The first phase involves a “ramp-up”, where the system will slowly increase the current, while testing to ensure that the electrodes are adequately prepared and placed. If the first phase passes, the system will then administer a continuous stimulation. Finally, the stimulation will “ramp-down” and terminate. The stimulation can be manually terminated at any point during this process.

How long does tDCS take?

tDCS treatment for Major Depressive Disorder can vary in duration from 20 to 40 minutes.

What are some potential benefits of DBS?

Deep Brain Stimulation (DBS) is one ofthe most effective treatments for multiple psychiatric diseases including: Major Depressive Disorder, Obsessive Compulsive Disorder, and Anorexia Nervosa. It is a neurosurgical procedure in which electrodes are implanted in the brain to influence the activity of dysfunctional circuits. The benefits and risks of DBS treatment continues to be investigated.

Am I eligible for DBS?

DBS is typically reserved for severe cases which are resistant to traditional treatment options. Candidates are evaluated and the required criteria is dependent on specific symptoms or disorders. We currently have research trials investigating the safety and feasibility of Deep Brain Stimulation (DBS) in patients with treatment-resistant Post-Traumatic Stress Disorder (PTSD) and Alcohol Use Disorder (AUD).

For more information on these studies, please visit the Projects page.

What happens during a DBS treatment?

On the day of the procedure, patients will have a stereotactic frame attached to their head to ensure it remains still during the operation, and help the clinical team precisely target the appropriate area of the brain. This is followed by MRI and/or CT scans.

The neurosurgeon will numb parts of the patient’s scalp, and make an incision. Two small holes, approximately the size of a nickel, will be made in the skull . The electrodes will be placed through these holes to reach the target tissue, using images of your brain for guidance. The surgeon will then electrically stimulate the electrodes, and test how the brain reacts. When the precise target is located, the electrodes are implanted in the brain. An extension wire is then passed under the skin of the head and neck, to a battery pack, implanted under the skin beneath the collarbone. The battery provides constant electrical stimulation to the brain.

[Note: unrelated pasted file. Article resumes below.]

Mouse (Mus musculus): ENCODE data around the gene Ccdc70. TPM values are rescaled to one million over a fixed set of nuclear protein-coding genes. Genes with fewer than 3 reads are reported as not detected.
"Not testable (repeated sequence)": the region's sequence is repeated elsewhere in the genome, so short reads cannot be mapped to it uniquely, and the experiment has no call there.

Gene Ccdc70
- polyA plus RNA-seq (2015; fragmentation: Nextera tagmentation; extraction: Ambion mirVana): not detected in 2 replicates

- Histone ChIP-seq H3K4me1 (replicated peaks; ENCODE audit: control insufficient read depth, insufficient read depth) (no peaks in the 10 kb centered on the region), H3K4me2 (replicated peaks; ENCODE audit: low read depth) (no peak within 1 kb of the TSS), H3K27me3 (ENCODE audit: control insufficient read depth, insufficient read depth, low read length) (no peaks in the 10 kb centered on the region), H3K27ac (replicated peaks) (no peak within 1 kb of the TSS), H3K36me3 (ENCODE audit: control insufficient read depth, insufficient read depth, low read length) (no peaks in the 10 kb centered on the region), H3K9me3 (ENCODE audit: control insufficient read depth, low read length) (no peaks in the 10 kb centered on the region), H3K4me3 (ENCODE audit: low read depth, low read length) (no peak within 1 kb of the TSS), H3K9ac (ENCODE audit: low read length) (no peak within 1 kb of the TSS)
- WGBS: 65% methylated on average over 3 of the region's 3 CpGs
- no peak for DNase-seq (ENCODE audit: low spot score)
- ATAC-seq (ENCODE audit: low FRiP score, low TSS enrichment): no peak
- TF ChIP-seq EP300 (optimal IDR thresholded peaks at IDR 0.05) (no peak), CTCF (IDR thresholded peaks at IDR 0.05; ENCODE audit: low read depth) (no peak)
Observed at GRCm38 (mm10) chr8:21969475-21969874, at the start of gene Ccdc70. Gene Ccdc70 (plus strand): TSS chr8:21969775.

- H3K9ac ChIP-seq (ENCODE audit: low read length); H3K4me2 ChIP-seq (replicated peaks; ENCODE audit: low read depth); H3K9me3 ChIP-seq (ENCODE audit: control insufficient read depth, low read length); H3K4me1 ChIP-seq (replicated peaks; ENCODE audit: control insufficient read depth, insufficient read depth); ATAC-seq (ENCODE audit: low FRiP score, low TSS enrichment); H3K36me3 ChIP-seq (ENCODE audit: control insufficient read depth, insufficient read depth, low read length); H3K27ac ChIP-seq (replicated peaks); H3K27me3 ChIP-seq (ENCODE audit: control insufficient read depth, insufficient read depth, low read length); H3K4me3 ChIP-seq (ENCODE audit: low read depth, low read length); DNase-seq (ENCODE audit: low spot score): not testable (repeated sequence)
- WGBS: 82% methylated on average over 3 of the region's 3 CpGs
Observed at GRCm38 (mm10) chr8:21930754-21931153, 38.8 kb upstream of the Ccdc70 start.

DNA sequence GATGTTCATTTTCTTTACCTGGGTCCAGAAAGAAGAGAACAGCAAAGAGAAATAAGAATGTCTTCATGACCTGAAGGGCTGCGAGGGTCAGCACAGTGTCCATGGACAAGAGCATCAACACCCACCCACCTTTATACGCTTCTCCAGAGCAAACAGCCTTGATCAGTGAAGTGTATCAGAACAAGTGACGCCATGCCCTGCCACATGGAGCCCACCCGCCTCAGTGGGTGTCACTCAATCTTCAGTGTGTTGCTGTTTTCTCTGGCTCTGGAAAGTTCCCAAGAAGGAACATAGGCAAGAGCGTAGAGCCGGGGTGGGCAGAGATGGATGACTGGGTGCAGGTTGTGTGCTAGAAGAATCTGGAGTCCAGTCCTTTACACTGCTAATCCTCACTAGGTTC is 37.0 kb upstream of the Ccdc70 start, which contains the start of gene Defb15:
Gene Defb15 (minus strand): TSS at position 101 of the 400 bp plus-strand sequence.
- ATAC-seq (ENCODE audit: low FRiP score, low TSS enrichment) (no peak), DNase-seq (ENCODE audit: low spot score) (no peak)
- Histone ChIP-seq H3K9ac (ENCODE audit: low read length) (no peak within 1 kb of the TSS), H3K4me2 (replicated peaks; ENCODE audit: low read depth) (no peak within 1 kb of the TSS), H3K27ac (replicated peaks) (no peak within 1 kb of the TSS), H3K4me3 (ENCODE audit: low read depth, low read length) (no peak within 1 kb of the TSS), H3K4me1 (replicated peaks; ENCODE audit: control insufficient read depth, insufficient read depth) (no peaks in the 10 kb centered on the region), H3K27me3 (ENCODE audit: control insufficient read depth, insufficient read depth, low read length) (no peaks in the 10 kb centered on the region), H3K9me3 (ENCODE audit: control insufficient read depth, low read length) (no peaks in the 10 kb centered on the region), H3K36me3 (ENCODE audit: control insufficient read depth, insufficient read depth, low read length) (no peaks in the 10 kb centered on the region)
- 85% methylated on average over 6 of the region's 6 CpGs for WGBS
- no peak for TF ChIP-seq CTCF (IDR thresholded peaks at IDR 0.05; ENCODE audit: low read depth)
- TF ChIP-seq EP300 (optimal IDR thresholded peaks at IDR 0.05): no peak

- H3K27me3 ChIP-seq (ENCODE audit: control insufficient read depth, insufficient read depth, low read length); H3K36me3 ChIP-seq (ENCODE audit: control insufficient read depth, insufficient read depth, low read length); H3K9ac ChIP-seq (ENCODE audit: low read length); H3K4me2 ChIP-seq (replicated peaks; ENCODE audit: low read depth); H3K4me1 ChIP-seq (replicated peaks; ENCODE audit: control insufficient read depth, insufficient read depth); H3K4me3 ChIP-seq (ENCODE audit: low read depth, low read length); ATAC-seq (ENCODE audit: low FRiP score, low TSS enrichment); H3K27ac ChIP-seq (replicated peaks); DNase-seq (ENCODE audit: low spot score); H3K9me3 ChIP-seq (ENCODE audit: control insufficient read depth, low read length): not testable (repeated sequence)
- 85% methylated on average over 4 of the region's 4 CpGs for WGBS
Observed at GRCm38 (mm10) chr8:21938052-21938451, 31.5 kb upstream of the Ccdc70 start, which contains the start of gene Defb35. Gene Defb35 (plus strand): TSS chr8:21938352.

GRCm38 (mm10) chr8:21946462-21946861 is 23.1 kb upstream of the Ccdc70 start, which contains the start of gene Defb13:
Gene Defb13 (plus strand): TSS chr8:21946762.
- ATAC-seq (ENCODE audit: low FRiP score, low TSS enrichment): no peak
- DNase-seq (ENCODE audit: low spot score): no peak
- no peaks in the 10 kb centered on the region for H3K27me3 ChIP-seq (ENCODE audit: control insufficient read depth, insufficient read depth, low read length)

After the operation, patients will be monitored overnight, and can expect to go home 1-2 days after the surgery.

Patients will be given instructions regarding the activation of the DBS system. Patients are required to attend a series of follow-up appointments after the operation, for health updates and to check the device.

How long does DBS treatment last?

The DBS treatment procedure takes about 4 hours.

What are the potential risks of DBS?

All procedures carry risk. DBS has several risks associated that are associated with any neurosurgical procedure such as damage to the brain, hemorrhage and infection, stroke, cardiac problems, seizures, pain (e.g. headaches) and nausea.

Some other side effects include: unexpected mood changes or worsening of depression or mania, problems with vision, speech, balance, or walking. Abnormal sensations (e.g. numbness or tingling), cognitive changes, such as issues with memories, concentration, judgement, along with muscle tightness or pain are also possible side effects.

What are some alternative treatments to DBS?

Alternatives to DBS include: repetitive transcranial magnetic stimulation (rTMS), transcranial direct current stimulation (tDCS), or focused ultrasound (FUS).